As cyber-attacks increase in size, volume and sophistication, the recovery costs also increase. However, much of the cost (as much as 90 percent) can come years after the actual event, according to a recent Deloitte study. To put that into perspective, IBM’s Ponemon Cost of Data Breach Study concluded that the average cost of a data breach is around $4 million. Following a cyber-attack or data breach, an organization faces several immediate direct and indirect costs that can add up in a short span of time: customer breach notification, post-breach protection, regulatory compliance and fines, public relations consultants, attorney fees, etc. While these fees can often be largely covered by cyber insurance, many “hidden” or “below the surface” costs occur much later in the breach recovery process or are non-recoverable altogether. Some “below the surface” costs include: insurance premium increases, business interruption, loss of intellectual property (IP), loss in business reputation and customer relationships, devaluation of trade name and many more.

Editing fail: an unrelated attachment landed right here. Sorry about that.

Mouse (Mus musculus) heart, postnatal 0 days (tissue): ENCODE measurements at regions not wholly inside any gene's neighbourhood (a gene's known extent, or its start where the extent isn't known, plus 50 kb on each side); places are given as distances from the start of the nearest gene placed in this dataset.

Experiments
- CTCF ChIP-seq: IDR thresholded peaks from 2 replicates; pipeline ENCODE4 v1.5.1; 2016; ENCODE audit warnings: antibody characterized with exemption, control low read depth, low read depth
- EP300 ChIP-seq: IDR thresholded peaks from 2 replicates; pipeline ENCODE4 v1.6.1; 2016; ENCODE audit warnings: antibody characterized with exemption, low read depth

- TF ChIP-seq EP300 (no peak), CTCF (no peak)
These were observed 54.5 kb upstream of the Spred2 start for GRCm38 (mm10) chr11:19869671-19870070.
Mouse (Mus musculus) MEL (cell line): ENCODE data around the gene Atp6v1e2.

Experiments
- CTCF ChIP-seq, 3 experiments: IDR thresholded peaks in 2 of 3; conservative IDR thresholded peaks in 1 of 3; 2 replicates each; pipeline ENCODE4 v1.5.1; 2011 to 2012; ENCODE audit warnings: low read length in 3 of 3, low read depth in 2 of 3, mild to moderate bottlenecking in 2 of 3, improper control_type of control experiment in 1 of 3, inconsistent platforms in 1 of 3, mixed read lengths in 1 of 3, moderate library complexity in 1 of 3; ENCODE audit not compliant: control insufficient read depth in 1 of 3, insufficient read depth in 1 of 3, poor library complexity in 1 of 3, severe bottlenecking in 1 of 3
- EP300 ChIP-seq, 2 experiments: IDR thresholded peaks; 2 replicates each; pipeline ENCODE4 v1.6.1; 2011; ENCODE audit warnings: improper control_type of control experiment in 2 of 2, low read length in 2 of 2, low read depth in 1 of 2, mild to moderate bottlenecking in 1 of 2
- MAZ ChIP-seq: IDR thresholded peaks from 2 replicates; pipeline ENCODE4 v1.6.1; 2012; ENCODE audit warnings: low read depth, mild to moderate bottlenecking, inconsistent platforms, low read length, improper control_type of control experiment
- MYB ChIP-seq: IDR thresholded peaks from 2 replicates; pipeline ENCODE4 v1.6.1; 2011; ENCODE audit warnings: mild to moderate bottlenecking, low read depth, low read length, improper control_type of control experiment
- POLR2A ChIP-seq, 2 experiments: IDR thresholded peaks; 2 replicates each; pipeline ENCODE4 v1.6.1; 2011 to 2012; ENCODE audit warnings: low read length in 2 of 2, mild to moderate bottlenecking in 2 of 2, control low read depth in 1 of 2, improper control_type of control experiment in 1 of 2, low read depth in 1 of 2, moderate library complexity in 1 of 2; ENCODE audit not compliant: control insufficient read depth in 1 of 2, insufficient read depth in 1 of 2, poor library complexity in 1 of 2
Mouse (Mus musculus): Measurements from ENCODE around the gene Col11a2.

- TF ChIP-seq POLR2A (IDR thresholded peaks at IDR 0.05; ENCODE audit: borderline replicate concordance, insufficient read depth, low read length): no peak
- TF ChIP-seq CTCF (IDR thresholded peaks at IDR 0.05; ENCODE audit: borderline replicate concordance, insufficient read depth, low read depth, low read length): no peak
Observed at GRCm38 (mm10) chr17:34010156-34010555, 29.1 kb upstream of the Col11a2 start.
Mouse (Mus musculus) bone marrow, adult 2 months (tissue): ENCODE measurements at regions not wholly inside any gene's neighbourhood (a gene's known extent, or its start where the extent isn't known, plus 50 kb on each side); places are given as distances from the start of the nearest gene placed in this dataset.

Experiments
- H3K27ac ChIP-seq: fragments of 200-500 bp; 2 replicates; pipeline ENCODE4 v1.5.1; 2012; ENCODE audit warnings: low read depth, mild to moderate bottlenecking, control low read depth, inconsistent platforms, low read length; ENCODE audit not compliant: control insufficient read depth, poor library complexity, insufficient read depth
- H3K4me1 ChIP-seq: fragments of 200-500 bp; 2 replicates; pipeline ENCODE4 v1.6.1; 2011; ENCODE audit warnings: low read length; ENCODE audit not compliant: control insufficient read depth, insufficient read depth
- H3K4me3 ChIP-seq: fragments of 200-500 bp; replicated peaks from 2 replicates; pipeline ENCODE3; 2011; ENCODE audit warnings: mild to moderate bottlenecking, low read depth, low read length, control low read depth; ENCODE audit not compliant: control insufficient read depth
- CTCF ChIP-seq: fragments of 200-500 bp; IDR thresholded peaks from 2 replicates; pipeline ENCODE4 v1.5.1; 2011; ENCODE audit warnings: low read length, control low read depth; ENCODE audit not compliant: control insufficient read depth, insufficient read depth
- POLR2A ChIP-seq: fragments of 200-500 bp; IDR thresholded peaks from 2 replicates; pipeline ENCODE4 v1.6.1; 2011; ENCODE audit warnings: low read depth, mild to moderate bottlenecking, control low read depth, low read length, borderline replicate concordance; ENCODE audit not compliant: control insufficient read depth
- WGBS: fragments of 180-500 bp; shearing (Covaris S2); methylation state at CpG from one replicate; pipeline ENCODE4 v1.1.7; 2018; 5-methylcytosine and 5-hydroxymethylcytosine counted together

While Deloitte was aware of the “beneath the surface” costs, they did not expect as much as 90 percent of the cost to be “hidden.” “We thought this was being under-estimated. What we didn’t expect was how much of the true impact was beneath the surface and hasn’t been part of everyday discussion of cyber incidents today,” explained Emily Mossberg, a principal with Deloitte & Touche LLP. “Executives have difficulty gauging potential impact partly because they are not typically privy to what their peers struggle with as they work to get their businesses back on their feet. An accurate picture of cyberattack impact has been lacking, and therefore companies are not developing the risk postures that they need.”
Of all these costs, however, Deloitte found the most significant to be business interruption, which can include “lost revenues, borrowing costs, customer service, brand perception, and future opportunities.” In order to prepare for the worst, organizations must have a crisis management plan in place. Does the organization have proactive security controls? Do they protect their data appropriately? If a breach were to occur, are they ready to respond in a timely manner? It is important to test these actions and prepare for the worst. As cyber experts tend to say, “It’s not a matter of if a breach occurs, it’s when.”